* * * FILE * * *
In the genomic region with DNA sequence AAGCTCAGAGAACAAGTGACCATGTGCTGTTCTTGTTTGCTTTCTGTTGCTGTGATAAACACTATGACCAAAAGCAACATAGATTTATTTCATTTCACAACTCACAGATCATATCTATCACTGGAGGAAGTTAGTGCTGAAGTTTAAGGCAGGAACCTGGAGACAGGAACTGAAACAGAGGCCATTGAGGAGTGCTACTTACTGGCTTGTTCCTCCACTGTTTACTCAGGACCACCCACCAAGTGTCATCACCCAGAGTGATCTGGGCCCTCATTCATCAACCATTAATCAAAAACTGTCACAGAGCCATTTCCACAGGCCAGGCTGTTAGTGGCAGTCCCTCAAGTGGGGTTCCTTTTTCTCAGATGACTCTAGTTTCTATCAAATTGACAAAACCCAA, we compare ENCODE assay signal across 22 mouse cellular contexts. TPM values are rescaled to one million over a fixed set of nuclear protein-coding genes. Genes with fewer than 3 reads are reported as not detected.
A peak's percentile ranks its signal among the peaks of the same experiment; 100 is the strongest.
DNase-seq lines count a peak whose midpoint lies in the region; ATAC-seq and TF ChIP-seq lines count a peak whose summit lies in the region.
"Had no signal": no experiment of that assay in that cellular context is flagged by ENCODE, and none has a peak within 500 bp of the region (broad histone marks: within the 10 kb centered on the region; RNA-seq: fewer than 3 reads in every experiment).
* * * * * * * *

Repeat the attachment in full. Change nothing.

In the genomic region with DNA sequence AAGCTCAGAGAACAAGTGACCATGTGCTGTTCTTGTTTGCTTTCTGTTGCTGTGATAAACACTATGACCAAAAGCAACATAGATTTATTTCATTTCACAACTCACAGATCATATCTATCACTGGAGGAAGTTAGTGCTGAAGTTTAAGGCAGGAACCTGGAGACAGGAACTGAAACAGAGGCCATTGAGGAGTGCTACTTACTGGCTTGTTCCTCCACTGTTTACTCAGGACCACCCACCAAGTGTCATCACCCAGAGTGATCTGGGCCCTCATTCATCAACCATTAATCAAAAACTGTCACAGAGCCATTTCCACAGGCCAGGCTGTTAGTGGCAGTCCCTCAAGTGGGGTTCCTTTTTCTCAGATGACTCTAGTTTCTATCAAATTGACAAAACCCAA, we compare ENCODE assay signal across 22 mouse cellular contexts. TPM values are rescaled to one million over a fixed set of nuclear protein-coding genes. Genes with fewer than 3 reads are reported as not detected.
A peak's percentile ranks its signal among the peaks of the same experiment; 100 is the strongest.
DNase-seq lines count a peak whose midpoint lies in the region; ATAC-seq and TF ChIP-seq lines count a peak whose summit lies in the region.
"Had no signal": no experiment of that assay in that cellular context is flagged by ENCODE, and none has a peak within 500 bp of the region (broad histone marks: within the 10 kb centered on the region; RNA-seq: fewer than 3 reads in every experiment).